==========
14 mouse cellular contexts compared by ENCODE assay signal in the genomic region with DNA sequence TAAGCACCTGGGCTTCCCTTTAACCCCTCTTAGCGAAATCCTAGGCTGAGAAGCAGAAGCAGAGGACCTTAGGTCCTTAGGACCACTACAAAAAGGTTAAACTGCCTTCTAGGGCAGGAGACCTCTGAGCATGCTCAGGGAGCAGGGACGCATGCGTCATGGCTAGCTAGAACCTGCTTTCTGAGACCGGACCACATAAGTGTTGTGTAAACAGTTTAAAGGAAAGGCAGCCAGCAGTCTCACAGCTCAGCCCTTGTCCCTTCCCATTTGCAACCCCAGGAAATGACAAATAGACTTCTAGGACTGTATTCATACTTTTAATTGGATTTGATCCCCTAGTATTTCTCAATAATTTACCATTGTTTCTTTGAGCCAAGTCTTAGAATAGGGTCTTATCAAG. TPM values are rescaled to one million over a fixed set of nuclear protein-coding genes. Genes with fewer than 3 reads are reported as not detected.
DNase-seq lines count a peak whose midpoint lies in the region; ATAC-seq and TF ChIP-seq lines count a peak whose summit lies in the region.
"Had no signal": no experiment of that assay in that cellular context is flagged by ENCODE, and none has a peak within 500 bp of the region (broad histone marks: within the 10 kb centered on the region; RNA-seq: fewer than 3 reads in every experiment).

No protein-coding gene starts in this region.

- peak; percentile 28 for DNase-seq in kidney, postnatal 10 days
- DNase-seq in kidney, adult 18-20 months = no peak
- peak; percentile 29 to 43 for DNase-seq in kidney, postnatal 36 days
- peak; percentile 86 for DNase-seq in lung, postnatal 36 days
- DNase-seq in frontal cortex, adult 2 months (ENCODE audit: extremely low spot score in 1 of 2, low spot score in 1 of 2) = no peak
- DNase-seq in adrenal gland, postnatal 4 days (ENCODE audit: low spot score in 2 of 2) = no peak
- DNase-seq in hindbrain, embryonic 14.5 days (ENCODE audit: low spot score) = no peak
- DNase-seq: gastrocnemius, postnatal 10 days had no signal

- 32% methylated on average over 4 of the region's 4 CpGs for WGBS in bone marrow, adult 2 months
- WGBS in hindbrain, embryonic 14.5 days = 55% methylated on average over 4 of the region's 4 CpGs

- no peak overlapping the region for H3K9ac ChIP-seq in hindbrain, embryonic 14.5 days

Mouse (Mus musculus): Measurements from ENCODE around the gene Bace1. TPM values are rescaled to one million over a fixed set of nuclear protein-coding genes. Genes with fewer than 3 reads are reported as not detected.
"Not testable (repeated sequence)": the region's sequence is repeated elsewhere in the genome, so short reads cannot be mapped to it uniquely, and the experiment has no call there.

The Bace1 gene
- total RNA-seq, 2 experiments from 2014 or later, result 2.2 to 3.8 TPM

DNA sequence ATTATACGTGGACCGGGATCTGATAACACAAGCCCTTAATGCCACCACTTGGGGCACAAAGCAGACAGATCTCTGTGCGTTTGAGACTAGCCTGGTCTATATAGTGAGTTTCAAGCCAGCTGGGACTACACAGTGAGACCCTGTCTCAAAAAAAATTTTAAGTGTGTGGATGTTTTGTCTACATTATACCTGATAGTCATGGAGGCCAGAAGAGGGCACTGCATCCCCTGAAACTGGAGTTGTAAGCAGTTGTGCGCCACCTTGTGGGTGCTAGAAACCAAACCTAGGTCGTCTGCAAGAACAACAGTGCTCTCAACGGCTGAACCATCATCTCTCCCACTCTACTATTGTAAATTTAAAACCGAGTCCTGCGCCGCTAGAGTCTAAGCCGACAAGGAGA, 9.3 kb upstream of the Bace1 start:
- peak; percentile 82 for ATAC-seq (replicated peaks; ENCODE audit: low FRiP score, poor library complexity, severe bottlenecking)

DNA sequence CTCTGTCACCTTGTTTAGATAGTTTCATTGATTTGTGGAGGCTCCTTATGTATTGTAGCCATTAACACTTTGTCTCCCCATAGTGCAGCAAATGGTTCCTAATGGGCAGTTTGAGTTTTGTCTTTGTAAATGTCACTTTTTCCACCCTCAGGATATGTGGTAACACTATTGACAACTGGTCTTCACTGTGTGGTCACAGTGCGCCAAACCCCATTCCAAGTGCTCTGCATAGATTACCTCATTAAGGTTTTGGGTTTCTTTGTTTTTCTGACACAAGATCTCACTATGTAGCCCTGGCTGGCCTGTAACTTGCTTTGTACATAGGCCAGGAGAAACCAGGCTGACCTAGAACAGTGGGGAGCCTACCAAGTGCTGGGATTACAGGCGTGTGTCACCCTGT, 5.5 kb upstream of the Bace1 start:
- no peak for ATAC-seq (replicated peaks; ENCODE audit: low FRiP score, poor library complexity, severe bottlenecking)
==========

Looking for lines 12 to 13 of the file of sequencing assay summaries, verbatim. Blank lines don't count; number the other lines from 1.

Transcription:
- DNase-seq: gastrocnemius, postnatal 10 days had no signal

- 32% methylated on average over 4 of the region's 4 CpGs for WGBS in bone marrow, adult 2 months